Federal Constitutional Court now must rule on the issue
The lower court of Hamburg issued a decision on 29 August 2017, concluding that Germany’s change-in-ownership rules, which result in a full forfeiture of tax losses (both carryforwards and current year losses) following a transfer of more than 50% of the shares in a German loss-making entity are incompatible with the constitution. The lower court then referred the case to the Federal Constitutional Court (BVerfG) to rule on the issue.
Under the change-in-ownership rules, net operating loss carryforwards, interest carryforwards and current year losses are forfeited where there is a “harmful change in ownership.” A harmful change will exist where there is a direct or an indirect transfer of more than 25% (and up to 50%) of the shares in a company that has loss carryforwards results, leading to a pro rata forfeiture of the carryforwards; and a transfer of more than 50% of the shares results in a complete forfeiture of all available tax loss carryforwards. There are three exceptions to the loss forfeiture rules: the intragroup restructuring exception and the built-in-gains exception (both of which have applied since 2010), and the business continuation clause, which has applied since 2016.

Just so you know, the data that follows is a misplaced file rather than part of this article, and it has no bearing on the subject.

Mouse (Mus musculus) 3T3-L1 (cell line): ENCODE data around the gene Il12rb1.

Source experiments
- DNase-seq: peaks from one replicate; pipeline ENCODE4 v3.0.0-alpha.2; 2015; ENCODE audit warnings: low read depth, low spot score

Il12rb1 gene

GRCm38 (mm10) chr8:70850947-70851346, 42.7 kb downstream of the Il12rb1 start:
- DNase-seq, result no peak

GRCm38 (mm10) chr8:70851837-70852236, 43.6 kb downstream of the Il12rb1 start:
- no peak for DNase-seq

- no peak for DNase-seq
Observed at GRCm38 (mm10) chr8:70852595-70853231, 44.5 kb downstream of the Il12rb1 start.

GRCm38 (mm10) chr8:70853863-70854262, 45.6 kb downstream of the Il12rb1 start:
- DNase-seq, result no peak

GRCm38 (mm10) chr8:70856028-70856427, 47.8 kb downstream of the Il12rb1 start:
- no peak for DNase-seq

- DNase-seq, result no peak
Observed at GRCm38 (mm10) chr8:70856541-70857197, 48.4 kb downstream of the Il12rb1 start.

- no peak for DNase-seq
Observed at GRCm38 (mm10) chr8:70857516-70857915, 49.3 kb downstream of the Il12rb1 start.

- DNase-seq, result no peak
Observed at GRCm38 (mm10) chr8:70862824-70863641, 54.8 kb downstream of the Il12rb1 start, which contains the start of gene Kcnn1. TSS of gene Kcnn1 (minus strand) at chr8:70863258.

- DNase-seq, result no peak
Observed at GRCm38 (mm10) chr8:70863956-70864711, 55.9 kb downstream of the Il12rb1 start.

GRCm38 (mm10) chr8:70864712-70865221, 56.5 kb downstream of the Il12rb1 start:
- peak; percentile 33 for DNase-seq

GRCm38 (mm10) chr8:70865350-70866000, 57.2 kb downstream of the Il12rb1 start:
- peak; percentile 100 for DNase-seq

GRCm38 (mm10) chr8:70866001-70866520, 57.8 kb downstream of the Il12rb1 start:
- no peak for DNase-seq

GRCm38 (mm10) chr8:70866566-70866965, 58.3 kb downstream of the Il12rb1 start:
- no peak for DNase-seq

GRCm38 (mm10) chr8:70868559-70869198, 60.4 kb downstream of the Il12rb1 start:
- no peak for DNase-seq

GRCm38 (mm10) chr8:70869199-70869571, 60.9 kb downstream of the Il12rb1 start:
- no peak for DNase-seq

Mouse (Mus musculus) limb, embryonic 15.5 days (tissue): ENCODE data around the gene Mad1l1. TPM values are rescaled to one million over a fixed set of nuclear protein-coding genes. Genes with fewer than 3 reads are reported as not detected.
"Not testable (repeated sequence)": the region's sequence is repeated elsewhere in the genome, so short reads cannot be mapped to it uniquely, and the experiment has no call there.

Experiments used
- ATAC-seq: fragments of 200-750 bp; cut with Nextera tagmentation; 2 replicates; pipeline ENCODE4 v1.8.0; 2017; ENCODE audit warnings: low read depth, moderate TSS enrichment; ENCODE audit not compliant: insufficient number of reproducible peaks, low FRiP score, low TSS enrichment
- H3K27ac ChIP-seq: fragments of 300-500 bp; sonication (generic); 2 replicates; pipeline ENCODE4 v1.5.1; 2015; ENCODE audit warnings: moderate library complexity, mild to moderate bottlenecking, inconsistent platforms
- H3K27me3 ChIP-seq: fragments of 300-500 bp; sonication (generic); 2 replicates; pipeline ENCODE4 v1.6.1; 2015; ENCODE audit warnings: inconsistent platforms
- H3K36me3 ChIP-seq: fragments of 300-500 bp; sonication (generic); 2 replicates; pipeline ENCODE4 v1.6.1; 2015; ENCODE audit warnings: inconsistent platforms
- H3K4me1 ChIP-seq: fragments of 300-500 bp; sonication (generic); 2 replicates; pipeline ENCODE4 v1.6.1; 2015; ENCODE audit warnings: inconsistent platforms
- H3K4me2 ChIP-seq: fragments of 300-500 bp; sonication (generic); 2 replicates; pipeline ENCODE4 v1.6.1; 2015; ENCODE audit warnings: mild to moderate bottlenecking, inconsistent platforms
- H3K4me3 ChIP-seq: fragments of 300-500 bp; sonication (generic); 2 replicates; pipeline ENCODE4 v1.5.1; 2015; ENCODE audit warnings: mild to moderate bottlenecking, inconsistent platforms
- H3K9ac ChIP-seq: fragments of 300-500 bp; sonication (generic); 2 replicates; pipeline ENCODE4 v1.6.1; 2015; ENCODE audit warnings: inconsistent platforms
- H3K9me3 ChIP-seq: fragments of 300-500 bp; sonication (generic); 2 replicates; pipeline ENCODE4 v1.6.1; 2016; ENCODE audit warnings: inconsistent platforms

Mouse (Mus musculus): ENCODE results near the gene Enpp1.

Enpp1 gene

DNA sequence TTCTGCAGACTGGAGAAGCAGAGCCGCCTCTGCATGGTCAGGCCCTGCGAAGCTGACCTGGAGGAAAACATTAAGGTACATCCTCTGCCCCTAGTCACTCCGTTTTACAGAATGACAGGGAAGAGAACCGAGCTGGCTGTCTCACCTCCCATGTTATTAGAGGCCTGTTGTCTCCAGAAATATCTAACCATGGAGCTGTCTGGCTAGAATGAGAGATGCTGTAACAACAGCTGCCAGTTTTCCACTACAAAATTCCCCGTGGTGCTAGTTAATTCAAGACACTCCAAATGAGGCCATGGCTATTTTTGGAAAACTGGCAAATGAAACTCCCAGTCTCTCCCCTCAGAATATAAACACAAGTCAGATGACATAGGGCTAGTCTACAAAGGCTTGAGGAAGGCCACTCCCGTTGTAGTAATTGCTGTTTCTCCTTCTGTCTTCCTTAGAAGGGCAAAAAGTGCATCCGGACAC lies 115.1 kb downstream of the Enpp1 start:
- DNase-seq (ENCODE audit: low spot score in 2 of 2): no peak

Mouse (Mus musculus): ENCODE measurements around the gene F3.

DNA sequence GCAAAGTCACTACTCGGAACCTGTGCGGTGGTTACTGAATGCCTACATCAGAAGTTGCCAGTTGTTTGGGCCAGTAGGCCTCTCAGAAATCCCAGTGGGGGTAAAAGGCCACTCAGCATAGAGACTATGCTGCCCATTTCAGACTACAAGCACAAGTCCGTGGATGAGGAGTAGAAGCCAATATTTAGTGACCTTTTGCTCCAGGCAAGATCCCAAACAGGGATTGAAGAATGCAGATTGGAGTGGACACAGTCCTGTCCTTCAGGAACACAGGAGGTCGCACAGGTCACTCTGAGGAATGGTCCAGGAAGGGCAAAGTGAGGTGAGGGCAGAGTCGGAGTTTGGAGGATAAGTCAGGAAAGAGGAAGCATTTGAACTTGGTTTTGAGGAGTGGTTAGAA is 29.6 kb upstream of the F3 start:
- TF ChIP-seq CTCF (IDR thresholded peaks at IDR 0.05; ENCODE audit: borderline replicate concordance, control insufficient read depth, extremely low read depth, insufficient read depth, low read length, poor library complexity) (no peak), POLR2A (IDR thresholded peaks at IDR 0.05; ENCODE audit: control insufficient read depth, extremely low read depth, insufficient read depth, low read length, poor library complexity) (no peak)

On 29 March 2017, the Federal Constitutional Court ruled that the pro rata forfeiture of tax loss rules infringe the constitution and asked the German legislature to amend the change-in-ownership rules to bring them in line with the constitution, and make the change effective retroactively for the period 1 January 2008 - 31 December 2015. The legislative change should be finalized by 31 December 2018 (for further details, see GTLN dated 05/15/2017).
The BVerfG now will have to rule on the constitutionality of the rule that results in a full forfeiture of tax loss, and if the court issues a taxpayer-favorable decision, the German legislature may need to overhaul the change-in-ownership rules.
Affected taxpayers should monitor developments and keep relevant periods open (e.g. by filing an objection and applying for a suspension of proceedings by referring to the case before the BVerfG).
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